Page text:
Kevin lists various verbs that are associated with a good marriage: love, care, listen, learn, forgive, trust, encourage, submit, cheer, embrace, and so on. He believes that the powerful adverb “happily” makes all the difference in how those verbs are lived out and the impact each will have on the strength of a marriage.
As a basis for his challenge to married couples, Kevin walks his readers through the Beatitudes from Matthew 5. These are the principles the Lord Jesus taught when He walked this earth. Heart postures that lead to God-honoring attitudes and actions are applicable in so many facets of life. Kevin suggests one of the greatest places to enjoy the fruit of Godly choices is in our marriage relationships. Blessed (happy!) are those who choose God’s way.
Rather than pride, humility.
Rather than avoiding pain and failure, confronting it and processing through it.
Rather than apathy or aggression, meekness (strength with vulnerability).
Rather than self-centered perspective, reaching for a higher goal (glorifying God).
Rather than selfishness, compassion and mercy.
Rather than hypocrisy, truth and honesty.
Rather than division and strife, pursuit of peace.
Rather than giving up too easily, working through challenges to grow stronger.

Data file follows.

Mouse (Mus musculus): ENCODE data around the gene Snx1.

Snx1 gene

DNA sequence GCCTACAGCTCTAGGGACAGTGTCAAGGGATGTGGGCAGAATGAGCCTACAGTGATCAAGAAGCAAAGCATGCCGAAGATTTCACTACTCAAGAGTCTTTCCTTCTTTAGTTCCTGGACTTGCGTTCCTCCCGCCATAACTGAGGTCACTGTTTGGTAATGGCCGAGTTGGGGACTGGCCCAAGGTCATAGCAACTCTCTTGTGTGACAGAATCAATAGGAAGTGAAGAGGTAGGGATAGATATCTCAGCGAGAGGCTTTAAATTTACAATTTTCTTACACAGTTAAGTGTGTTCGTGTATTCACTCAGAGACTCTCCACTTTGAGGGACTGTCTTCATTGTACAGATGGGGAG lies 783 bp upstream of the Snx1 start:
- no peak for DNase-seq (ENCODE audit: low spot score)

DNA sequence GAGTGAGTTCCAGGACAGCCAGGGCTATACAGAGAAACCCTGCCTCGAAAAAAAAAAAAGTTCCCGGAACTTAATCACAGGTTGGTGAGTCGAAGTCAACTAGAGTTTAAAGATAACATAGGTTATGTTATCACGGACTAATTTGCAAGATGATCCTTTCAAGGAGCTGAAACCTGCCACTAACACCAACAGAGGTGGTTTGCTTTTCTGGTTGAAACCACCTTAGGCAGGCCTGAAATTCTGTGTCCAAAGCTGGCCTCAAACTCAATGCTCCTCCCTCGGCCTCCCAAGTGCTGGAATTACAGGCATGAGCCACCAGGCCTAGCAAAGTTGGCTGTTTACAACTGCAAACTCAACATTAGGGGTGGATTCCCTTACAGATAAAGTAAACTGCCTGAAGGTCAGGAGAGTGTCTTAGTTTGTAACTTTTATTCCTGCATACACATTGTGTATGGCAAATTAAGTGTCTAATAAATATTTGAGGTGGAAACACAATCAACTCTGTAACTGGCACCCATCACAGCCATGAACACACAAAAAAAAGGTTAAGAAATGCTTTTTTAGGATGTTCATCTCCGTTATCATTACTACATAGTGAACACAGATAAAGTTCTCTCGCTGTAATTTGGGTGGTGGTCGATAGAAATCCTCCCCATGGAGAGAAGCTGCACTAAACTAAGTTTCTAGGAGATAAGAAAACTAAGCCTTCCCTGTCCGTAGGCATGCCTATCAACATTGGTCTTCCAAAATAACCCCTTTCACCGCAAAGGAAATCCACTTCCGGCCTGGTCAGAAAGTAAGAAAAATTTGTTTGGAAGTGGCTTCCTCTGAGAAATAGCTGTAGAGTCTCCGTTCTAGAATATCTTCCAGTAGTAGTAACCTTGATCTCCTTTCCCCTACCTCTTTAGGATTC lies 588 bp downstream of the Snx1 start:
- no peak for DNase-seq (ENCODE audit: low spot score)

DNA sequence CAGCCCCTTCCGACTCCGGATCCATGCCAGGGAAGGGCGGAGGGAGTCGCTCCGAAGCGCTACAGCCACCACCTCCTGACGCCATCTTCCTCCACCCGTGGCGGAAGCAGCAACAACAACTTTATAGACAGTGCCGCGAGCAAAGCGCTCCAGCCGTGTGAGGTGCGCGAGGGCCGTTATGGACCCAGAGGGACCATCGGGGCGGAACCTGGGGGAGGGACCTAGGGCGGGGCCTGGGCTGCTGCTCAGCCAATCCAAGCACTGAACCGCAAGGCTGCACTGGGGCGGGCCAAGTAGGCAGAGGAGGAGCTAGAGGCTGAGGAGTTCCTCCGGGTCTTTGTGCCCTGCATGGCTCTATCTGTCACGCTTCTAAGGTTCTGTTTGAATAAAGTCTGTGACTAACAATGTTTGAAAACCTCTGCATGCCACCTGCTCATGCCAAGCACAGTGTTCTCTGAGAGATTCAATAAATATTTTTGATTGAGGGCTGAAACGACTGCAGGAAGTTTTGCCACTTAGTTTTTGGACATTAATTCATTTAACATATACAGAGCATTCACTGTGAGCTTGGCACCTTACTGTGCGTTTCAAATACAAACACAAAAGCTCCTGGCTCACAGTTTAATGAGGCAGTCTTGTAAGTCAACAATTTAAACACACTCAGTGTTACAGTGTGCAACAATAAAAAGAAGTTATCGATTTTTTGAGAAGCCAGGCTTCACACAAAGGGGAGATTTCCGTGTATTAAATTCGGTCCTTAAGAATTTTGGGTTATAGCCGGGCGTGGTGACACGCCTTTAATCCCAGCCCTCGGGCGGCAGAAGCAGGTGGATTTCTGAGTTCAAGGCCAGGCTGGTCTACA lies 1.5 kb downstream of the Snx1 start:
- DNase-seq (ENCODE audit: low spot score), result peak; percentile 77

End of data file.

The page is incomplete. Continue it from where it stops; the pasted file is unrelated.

I believe this book will touch each couple personally and uniquely. I also believe it is a book worth revisiting at each new milestone or when walking through different experiences. Reading it for the first time, these are the few quotes that really stand out to me:
“Marriage at its best is meek. When someone acts in a meek manner, they quickly act on behalf of another but are never self-serving… they are a person restrained by love and grace.” (p76)
“Love restrains us. It keeps us from using our strength as a disservice to our spouse. Our strength is best used for the benefit of our spouse, not for their detriment. Meekness keeps our strength under control.” (p82)
“Mercy requires toughness to restrain any desire for revenge … and tenderness to have empathy and compassion for another person. The best marriages are defined by both toughness and tenderness. … When thinking of the qualities that lead to a lasting relationship, few people would ever consider mercy. Yet anyone who has ever experienced a truly meaningful relationship can reflect on and realize the influence mercy had on their union.” (p125)
“More than anything, marriage is an avenue through which a couple can know God and express Him to others. … Marriage is about a joint pursuit of the heart of God.” (p100-101)